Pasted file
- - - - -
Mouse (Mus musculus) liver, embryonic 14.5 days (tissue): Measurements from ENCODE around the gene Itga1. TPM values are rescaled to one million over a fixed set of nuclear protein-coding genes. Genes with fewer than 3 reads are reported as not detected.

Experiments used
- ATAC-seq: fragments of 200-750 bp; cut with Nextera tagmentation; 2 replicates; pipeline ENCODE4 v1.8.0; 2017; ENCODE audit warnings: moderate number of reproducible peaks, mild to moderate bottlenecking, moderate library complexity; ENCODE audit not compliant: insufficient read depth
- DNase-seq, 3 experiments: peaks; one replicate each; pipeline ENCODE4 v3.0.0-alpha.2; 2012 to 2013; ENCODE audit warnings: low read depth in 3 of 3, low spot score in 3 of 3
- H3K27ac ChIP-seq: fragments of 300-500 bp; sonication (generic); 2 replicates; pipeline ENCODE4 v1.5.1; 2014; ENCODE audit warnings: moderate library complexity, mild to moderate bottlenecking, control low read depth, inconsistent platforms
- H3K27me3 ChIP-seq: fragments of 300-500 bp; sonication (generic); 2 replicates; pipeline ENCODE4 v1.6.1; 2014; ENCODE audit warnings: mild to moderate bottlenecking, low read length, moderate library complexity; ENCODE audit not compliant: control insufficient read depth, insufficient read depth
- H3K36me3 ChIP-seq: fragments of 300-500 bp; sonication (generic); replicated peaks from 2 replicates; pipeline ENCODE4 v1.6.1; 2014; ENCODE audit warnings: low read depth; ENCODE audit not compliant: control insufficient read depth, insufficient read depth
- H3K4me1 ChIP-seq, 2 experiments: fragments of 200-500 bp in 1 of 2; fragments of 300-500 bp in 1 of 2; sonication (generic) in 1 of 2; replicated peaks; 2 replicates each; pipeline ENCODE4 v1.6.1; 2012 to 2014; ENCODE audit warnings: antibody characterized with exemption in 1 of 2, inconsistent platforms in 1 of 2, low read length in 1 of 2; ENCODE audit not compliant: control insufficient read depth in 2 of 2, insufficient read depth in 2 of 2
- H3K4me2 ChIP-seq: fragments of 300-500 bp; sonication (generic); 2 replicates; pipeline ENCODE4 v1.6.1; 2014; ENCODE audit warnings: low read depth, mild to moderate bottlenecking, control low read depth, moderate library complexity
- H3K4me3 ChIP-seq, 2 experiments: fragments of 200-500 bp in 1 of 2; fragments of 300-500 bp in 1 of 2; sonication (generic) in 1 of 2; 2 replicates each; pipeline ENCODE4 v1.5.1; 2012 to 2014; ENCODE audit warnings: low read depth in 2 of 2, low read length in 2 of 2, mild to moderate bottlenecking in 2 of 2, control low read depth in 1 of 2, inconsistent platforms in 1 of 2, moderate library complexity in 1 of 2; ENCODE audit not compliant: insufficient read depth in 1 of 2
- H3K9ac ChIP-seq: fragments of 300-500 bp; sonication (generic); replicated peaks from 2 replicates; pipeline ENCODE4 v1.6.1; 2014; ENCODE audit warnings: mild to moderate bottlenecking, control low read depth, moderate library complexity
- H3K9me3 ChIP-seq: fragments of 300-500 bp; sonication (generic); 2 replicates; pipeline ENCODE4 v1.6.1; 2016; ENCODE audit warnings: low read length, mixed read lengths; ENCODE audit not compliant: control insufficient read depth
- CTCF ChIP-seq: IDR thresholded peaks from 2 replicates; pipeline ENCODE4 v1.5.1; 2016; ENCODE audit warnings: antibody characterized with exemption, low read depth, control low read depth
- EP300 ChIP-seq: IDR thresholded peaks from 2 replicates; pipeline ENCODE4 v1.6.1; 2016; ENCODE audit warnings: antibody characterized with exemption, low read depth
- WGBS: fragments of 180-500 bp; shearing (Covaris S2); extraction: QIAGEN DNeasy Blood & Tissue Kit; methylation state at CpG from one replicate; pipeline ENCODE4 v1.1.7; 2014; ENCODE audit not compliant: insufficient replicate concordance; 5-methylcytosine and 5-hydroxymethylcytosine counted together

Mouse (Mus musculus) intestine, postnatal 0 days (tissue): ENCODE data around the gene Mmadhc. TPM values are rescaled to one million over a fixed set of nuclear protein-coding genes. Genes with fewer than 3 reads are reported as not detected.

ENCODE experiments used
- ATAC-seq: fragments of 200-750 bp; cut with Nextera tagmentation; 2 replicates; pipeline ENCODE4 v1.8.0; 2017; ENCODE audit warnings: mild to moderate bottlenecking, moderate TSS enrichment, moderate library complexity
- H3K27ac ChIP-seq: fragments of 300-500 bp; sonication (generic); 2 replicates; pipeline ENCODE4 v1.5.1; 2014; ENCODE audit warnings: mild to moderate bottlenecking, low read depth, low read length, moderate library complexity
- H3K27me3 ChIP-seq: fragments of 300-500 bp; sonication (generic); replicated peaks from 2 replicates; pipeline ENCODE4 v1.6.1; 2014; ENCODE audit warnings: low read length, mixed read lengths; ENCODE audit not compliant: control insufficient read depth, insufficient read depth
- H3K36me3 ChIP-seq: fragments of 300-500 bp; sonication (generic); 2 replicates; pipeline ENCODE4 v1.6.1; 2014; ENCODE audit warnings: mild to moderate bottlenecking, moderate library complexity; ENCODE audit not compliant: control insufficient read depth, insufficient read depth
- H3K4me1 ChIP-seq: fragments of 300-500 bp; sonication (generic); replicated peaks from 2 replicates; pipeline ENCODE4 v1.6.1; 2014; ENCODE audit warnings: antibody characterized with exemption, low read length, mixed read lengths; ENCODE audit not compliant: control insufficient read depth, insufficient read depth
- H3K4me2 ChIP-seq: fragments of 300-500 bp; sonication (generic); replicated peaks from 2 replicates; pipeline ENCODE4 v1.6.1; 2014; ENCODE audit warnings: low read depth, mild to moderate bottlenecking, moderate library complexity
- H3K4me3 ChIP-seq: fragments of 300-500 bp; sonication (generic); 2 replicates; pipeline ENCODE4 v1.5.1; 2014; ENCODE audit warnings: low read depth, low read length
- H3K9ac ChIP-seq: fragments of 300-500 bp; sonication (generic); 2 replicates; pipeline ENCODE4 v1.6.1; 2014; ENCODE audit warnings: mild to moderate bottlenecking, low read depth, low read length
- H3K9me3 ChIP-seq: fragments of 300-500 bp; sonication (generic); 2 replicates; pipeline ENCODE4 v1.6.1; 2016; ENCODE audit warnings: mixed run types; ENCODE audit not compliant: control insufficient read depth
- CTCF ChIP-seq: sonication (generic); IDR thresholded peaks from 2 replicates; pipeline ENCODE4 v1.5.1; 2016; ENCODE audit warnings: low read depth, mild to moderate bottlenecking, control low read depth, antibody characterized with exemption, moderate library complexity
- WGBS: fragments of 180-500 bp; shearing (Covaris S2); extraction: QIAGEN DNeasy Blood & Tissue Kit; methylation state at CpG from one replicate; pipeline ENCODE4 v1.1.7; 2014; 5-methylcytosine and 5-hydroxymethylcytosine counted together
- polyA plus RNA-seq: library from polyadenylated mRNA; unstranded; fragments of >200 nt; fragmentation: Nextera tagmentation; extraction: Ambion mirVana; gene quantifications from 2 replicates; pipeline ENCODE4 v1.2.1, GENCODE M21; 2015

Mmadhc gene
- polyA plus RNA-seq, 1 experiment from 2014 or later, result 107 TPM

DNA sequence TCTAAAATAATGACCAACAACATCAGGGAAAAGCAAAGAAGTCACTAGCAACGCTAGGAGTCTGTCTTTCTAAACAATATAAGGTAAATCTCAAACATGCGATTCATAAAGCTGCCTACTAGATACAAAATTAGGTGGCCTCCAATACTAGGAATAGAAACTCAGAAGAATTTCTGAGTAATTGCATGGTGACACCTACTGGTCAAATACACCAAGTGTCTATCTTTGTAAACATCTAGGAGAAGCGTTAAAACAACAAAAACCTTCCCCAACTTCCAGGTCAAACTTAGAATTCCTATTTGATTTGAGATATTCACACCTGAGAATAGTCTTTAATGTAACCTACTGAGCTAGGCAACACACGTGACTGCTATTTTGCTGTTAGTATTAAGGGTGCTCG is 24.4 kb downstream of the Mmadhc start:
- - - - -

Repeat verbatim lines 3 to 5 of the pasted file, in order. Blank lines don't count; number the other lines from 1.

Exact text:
- ATAC-seq: fragments of 200-750 bp; cut with Nextera tagmentation; 2 replicates; pipeline ENCODE4 v1.8.0; 2017; ENCODE audit warnings: moderate number of reproducible peaks, mild to moderate bottlenecking, moderate library complexity; ENCODE audit not compliant: insufficient read depth
- DNase-seq, 3 experiments: peaks; one replicate each; pipeline ENCODE4 v3.0.0-alpha.2; 2012 to 2013; ENCODE audit warnings: low read depth in 3 of 3, low spot score in 3 of 3
- H3K27ac ChIP-seq: fragments of 300-500 bp; sonication (generic); 2 replicates; pipeline ENCODE4 v1.5.1; 2014; ENCODE audit warnings: moderate library complexity, mild to moderate bottlenecking, control low read depth, inconsistent platforms